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Making Black Los AngelesClass, Gender, and Community, 1850-1917$
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Marne L. Campbell

Print publication date: 2016

Print ISBN-13: 9781469629278

Published to North Carolina Scholarship Online: May 2017

DOI: 10.5149/northcarolina/9781469629278.001.0001

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PRINTED FROM UNIVERSITY OF NORTH CAROLINA PRESS SCHOLARSHIP ONLINE (www.northcarolina.universitypressscholarship.com). (c) Copyright University of North Carolina Press, 2021. All Rights Reserved. An individual user may print out a PDF of a single chapter of a monograph in NCSO for personal use.date: 21 September 2021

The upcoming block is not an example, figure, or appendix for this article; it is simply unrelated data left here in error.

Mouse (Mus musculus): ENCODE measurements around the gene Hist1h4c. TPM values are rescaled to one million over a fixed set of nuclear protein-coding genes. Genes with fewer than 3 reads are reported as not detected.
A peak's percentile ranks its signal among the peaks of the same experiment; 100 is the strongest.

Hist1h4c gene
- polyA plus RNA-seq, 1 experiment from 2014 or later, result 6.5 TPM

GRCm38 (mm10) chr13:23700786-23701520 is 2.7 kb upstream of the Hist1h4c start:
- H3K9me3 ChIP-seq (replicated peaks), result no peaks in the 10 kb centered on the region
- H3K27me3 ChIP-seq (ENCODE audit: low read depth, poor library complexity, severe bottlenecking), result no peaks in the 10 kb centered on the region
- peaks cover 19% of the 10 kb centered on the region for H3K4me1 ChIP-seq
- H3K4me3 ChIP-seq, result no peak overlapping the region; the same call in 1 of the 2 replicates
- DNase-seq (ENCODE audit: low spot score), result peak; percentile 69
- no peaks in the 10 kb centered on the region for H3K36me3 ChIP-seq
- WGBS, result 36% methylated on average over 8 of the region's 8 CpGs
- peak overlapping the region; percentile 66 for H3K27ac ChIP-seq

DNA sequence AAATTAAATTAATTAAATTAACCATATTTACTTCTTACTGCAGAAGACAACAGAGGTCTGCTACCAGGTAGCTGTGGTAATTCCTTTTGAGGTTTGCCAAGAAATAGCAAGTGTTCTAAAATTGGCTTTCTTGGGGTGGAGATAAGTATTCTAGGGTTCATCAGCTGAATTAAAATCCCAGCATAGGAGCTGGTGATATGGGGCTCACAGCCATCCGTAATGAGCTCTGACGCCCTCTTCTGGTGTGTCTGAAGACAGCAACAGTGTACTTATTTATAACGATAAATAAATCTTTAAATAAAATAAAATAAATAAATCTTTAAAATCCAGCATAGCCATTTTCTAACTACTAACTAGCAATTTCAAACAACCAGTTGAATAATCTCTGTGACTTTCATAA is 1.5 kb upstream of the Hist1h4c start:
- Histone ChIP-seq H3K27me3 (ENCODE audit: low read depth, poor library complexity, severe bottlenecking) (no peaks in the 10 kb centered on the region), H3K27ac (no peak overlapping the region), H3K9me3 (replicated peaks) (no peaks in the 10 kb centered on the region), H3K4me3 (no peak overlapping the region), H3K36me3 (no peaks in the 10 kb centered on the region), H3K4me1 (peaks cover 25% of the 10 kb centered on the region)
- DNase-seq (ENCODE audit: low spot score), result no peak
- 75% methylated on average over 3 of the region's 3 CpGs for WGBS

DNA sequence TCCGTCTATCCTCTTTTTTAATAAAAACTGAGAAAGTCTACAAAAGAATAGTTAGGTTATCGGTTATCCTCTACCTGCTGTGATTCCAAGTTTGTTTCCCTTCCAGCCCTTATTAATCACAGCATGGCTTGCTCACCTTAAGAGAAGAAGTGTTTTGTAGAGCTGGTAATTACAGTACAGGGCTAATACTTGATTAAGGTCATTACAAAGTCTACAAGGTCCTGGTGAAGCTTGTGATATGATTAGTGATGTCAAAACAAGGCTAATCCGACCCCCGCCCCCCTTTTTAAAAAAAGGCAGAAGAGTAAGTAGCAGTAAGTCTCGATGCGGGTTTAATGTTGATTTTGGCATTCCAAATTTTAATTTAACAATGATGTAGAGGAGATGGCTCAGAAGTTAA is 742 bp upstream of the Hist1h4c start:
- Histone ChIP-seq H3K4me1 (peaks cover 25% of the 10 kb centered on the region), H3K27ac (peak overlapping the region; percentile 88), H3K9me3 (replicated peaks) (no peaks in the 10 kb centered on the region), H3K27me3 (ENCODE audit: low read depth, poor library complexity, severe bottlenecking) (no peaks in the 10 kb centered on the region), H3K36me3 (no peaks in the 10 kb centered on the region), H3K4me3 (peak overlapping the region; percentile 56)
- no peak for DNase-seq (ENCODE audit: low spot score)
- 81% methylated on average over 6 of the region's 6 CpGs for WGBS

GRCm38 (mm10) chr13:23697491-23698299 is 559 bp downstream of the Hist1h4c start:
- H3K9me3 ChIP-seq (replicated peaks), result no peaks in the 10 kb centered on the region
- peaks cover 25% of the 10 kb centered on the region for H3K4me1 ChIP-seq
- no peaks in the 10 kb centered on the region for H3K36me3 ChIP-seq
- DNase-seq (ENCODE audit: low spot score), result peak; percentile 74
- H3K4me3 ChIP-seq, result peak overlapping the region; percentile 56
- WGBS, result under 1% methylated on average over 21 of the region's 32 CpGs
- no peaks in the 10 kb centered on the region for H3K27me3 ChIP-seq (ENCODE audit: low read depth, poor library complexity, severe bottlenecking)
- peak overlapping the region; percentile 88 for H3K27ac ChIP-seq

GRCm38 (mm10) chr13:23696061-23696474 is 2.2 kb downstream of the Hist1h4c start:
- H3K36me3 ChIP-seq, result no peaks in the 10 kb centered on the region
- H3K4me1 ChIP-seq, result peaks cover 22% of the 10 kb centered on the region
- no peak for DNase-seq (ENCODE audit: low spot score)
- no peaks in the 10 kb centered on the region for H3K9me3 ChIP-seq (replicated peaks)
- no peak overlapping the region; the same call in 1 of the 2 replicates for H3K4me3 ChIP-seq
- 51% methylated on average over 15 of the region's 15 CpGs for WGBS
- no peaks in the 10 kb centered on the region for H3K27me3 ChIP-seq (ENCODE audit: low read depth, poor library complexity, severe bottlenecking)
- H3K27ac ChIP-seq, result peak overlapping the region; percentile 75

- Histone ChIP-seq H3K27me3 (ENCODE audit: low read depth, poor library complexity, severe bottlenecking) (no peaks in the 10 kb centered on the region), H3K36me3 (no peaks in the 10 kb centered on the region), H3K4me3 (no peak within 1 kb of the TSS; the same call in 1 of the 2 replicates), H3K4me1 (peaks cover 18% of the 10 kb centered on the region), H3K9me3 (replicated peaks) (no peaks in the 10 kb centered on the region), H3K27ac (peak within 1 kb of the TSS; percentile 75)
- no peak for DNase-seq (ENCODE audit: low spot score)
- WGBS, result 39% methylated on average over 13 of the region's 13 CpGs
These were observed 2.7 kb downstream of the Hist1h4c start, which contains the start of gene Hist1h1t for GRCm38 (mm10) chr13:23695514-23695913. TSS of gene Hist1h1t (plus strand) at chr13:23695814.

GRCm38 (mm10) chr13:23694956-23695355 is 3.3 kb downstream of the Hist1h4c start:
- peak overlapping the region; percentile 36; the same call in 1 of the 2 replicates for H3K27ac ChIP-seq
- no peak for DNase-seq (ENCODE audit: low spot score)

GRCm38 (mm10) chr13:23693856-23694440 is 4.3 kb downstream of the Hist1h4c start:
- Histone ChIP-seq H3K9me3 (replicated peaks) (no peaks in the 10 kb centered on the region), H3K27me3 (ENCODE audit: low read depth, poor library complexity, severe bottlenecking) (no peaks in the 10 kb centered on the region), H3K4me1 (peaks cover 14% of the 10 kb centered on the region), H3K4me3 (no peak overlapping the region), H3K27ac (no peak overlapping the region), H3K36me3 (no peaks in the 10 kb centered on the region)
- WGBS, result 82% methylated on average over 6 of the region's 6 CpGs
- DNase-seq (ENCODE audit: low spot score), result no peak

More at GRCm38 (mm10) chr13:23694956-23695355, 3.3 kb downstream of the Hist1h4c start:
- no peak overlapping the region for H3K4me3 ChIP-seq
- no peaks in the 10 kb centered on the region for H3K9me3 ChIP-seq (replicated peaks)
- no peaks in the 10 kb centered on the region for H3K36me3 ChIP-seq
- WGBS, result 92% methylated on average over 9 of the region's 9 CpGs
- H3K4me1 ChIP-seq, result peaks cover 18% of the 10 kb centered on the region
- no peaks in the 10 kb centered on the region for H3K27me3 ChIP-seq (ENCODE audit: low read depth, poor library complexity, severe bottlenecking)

The Development of the Underclass

The Development of the Underclass

Chapter:
(p.109) 4 The Development of the Underclass
Source:
Making Black Los Angeles
Author(s):

Marne L. Campbell

Publisher:
University of North Carolina Press
DOI:10.5149/northcarolina/9781469629278.003.0004

Chapter 4, “The Development of the Underclass,” contextualizes the history of race in Los Angeles within the history of the American West (1870 – 1900). It explores how local white Angelenos combated notions of criminality and attempted to portray Los Angeles as atypical compared to other western American centers, hoping to pin its social ills on the small racialized communities (black Latino/a, and Chinese) that they were actively trying to segregate and minimize. It also explores California’s legal history, and examines the impact of federal, state, and local legislation on the communities of racialized minorities, particularly African American, Native American, and Chinese people. This chapter also examines the role of the local media in shaping mainstream attitudes towards local people of color.

Keywords:   Crime, Chinese Massacre (1871), American West, Native Americans in California, Chinese Exclusion

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